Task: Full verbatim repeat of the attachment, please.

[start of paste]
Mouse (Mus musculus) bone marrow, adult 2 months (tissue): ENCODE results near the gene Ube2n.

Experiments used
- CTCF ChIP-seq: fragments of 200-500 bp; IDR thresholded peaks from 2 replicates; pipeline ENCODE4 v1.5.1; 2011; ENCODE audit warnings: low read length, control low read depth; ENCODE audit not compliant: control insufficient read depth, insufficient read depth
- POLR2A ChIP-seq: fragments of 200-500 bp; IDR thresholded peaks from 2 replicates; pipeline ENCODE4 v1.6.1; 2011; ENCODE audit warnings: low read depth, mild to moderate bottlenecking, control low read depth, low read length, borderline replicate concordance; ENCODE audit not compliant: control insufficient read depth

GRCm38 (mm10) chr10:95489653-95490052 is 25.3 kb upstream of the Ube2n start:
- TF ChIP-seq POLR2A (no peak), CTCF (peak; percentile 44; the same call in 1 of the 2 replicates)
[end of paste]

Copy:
Mouse (Mus musculus) bone marrow, adult 2 months (tissue): ENCODE results near the gene Ube2n.

Experiments used
- CTCF ChIP-seq: fragments of 200-500 bp; IDR thresholded peaks from 2 replicates; pipeline ENCODE4 v1.5.1; 2011; ENCODE audit warnings: low read length, control low read depth; ENCODE audit not compliant: control insufficient read depth, insufficient read depth
- POLR2A ChIP-seq: fragments of 200-500 bp; IDR thresholded peaks from 2 replicates; pipeline ENCODE4 v1.6.1; 2011; ENCODE audit warnings: low read depth, mild to moderate bottlenecking, control low read depth, low read length, borderline replicate concordance; ENCODE audit not compliant: control insufficient read depth

GRCm38 (mm10) chr10:95489653-95490052 is 25.3 kb upstream of the Ube2n start:
- TF ChIP-seq POLR2A (no peak), CTCF (peak; percentile 44; the same call in 1 of the 2 replicates)